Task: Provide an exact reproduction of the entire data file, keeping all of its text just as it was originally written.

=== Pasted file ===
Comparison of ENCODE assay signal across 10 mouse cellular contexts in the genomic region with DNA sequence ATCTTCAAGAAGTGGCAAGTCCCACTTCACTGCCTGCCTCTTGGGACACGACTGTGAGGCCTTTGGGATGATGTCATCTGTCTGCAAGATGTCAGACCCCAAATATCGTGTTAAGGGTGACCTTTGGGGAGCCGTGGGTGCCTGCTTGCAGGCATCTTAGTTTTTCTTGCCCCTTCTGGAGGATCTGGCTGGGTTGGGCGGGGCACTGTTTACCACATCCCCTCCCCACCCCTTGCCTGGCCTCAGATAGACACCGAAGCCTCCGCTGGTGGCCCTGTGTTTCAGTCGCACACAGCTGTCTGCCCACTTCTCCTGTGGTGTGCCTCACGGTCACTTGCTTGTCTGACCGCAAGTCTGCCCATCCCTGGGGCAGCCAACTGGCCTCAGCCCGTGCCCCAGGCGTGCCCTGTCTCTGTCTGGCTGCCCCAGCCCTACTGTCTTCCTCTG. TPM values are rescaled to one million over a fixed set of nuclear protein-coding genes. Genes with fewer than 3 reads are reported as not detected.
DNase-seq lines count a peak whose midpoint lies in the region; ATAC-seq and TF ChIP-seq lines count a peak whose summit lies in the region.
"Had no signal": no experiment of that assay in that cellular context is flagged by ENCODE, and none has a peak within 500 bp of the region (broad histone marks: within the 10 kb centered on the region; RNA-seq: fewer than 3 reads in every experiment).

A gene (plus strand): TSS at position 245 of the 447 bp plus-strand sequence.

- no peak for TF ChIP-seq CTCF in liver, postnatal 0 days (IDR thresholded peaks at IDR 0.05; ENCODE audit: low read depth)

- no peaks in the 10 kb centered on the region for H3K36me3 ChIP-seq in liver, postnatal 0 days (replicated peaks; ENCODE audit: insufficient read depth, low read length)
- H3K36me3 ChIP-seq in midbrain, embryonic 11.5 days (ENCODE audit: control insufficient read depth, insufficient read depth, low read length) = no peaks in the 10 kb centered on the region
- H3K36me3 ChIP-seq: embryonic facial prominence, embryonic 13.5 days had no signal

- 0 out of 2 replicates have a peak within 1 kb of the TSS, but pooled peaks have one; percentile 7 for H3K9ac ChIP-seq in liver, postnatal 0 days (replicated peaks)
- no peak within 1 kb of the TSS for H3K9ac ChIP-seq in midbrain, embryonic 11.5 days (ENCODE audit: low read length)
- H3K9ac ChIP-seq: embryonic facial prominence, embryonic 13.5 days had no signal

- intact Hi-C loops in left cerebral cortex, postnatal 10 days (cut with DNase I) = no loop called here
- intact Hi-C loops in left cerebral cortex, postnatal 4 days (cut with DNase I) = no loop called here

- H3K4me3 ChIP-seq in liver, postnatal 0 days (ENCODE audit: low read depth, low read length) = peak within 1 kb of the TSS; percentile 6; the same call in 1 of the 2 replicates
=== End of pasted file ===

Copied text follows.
Comparison of ENCODE assay signal across 10 mouse cellular contexts in the genomic region with DNA sequence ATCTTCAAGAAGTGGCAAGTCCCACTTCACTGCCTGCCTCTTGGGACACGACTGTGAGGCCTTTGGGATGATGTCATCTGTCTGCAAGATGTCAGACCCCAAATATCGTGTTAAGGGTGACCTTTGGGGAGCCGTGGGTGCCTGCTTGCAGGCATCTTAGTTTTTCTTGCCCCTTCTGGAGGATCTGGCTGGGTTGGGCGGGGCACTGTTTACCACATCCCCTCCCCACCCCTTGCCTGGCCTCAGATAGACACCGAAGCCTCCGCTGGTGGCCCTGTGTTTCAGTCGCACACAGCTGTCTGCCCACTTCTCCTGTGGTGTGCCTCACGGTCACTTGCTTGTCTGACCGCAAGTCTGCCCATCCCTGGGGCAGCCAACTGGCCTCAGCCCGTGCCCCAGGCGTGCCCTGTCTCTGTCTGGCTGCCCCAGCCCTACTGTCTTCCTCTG. TPM values are rescaled to one million over a fixed set of nuclear protein-coding genes. Genes with fewer than 3 reads are reported as not detected.
DNase-seq lines count a peak whose midpoint lies in the region; ATAC-seq and TF ChIP-seq lines count a peak whose summit lies in the region.
"Had no signal": no experiment of that assay in that cellular context is flagged by ENCODE, and none has a peak within 500 bp of the region (broad histone marks: within the 10 kb centered on the region; RNA-seq: fewer than 3 reads in every experiment).

A gene (plus strand): TSS at position 245 of the 447 bp plus-strand sequence.

- no peak for TF ChIP-seq CTCF in liver, postnatal 0 days (IDR thresholded peaks at IDR 0.05; ENCODE audit: low read depth)

- no peaks in the 10 kb centered on the region for H3K36me3 ChIP-seq in liver, postnatal 0 days (replicated peaks; ENCODE audit: insufficient read depth, low read length)
- H3K36me3 ChIP-seq in midbrain, embryonic 11.5 days (ENCODE audit: control insufficient read depth, insufficient read depth, low read length) = no peaks in the 10 kb centered on the region
- H3K36me3 ChIP-seq: embryonic facial prominence, embryonic 13.5 days had no signal

- 0 out of 2 replicates have a peak within 1 kb of the TSS, but pooled peaks have one; percentile 7 for H3K9ac ChIP-seq in liver, postnatal 0 days (replicated peaks)
- no peak within 1 kb of the TSS for H3K9ac ChIP-seq in midbrain, embryonic 11.5 days (ENCODE audit: low read length)
- H3K9ac ChIP-seq: embryonic facial prominence, embryonic 13.5 days had no signal

- intact Hi-C loops in left cerebral cortex, postnatal 10 days (cut with DNase I) = no loop called here
- intact Hi-C loops in left cerebral cortex, postnatal 4 days (cut with DNase I) = no loop called here

- H3K4me3 ChIP-seq in liver, postnatal 0 days (ENCODE audit: low read depth, low read length) = peak within 1 kb of the TSS; percentile 6; the same call in 1 of the 2 replicates